Cumulous clouds forming in a bizarre pattern of cottony-billow-meets-ritualistic-doom, the sunlight is blocked out nearly completely as I reach my destination. It is still broiling outside under these tumultuous skies, and my hair is whipping my face like “50 Shades of Medusa”. I enter the store with the confidence that can only come from Someone Who Is Solving a Problem. I know my auto parts, oh yes indeedy I do.
Being a self-taught pseudo-mechanic and a connoisseur of crappy automobiles, I am confident that my friends behind the counter, disarmed by my knowledge, grace and charm will subsequently stumble over themselves in an attempt to the be the first in their charming blue shirts with the catchy stitched-on nametags to install these wipers for me. Wrong is such an ugly word that I hate to even use it here. Maybe mistaken, naïve, foolish or perhaps freaking kidding myself – but never wrong. I purchase the wipers from “Carlos”, a swarthy ne’er do well in his khaki pants and stitched on nametag, with hints and cute little twirls of my hair, and even resort to asking if these will be “like, too hard to install?”. Twirl. Giggle. Flip. “No ma’am. You can do it. Next?” Ugh. “Ma’am”. That hateful word that we all know is retail lingo for “bitch”. Wow. I snatch the bag off of the counter with an “I’ll show you!” flip of the wrist, neatly flinging one of the wipers out of the bag and onto the floor. Of course.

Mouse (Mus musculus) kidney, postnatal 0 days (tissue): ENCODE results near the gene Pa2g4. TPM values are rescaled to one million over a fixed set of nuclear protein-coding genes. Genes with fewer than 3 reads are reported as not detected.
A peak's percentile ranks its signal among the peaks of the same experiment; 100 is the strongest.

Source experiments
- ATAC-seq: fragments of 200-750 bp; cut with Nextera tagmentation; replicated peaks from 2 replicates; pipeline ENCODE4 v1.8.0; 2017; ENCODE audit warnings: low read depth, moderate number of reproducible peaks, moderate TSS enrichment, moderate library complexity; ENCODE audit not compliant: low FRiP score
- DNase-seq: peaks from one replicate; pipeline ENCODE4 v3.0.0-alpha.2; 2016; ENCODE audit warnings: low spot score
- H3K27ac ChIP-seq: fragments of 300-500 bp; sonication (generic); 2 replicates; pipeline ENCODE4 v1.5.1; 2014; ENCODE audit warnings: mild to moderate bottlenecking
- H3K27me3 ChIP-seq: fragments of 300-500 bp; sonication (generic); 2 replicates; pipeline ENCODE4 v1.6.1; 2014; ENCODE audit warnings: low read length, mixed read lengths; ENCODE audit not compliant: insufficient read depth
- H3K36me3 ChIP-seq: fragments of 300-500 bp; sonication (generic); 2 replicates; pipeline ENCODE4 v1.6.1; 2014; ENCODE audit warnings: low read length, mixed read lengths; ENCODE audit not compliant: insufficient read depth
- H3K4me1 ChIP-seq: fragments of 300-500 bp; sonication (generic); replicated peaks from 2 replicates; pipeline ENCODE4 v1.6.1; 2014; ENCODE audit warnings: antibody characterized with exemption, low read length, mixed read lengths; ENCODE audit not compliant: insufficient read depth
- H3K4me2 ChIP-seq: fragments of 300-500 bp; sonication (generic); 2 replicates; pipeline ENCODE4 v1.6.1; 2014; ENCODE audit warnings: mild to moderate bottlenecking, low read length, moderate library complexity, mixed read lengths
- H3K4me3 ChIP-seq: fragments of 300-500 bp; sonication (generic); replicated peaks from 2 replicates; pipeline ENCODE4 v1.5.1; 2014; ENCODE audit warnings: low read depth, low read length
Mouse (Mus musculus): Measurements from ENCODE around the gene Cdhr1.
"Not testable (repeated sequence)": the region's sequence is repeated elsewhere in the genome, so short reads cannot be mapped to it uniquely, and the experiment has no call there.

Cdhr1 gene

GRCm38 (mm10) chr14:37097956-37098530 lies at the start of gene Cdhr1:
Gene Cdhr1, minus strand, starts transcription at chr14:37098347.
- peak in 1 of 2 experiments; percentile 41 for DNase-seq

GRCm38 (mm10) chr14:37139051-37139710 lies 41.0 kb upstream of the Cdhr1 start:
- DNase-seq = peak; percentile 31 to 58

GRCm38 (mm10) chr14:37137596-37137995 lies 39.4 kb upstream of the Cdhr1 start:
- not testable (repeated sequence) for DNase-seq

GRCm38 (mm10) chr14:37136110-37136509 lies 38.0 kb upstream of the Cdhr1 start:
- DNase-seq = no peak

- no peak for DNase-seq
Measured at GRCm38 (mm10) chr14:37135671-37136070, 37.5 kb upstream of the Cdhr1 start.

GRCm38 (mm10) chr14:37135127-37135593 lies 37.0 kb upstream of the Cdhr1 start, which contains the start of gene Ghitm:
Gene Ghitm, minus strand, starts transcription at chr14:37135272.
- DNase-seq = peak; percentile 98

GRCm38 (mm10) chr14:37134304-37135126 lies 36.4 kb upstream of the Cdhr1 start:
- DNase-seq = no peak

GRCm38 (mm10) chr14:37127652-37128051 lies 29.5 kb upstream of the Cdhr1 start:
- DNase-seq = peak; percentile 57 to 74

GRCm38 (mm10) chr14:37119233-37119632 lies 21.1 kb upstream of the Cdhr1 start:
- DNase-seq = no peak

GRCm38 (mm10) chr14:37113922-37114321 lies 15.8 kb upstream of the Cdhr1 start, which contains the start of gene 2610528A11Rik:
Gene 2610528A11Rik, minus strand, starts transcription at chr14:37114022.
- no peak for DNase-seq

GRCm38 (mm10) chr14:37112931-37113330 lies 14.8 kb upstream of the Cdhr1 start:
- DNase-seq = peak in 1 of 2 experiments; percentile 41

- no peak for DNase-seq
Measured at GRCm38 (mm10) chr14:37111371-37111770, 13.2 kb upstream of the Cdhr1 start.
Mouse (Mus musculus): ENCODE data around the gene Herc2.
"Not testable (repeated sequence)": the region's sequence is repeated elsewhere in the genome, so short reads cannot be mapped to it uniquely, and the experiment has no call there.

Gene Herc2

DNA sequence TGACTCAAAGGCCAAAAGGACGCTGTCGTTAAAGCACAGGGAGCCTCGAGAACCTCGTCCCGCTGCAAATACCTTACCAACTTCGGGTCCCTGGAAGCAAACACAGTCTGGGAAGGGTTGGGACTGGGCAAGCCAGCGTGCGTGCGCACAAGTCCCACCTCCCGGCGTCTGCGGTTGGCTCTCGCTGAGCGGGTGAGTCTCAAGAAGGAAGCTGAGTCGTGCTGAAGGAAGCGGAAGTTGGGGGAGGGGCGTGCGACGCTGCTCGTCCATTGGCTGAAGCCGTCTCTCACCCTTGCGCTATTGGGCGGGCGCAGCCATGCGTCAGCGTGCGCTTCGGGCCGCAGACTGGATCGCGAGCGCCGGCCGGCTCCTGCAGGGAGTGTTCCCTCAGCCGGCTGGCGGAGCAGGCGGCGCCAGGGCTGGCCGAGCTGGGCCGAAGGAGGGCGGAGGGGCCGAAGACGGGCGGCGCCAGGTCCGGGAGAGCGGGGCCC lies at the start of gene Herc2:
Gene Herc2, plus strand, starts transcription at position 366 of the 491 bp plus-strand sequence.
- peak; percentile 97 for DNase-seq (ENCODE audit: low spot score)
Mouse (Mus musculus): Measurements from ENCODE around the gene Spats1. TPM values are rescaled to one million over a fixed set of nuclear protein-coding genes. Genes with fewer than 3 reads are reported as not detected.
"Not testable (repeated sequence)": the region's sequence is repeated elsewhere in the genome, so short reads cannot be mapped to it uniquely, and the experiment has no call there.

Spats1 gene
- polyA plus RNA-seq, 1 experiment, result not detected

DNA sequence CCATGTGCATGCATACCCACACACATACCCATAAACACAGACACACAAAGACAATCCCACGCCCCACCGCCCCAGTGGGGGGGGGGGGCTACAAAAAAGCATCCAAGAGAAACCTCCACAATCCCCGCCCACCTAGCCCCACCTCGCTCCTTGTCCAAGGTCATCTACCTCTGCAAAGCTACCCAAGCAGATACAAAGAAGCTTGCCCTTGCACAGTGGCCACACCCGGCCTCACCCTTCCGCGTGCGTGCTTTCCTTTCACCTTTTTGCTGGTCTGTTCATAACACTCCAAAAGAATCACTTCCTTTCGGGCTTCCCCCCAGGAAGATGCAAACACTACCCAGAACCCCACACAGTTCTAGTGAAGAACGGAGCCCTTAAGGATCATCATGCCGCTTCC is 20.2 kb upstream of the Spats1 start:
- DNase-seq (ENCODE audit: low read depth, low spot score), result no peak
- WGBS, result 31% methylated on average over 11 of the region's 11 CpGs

Bending down past the cardboard pine tree forest, pausing to inhale a quick whiff of wild cherry and knock-off “Drakkar Noir”, I reach for the wiper to realize with embarrassment and dread that the dress I have chosen to wear has wedged itself quite neatly in the warm and sweaty well between my cheeks, and there is nowhere to go but down. I’m kicking myself for thinking that a thong was ever a good idea. I rise quickly and give a quick tug as I stand, casting a glance over my shoulder. No one has even looked in my direction. For a hot lady in a roomful of testosterone, this is certainly not panning out as it does in my daydreams.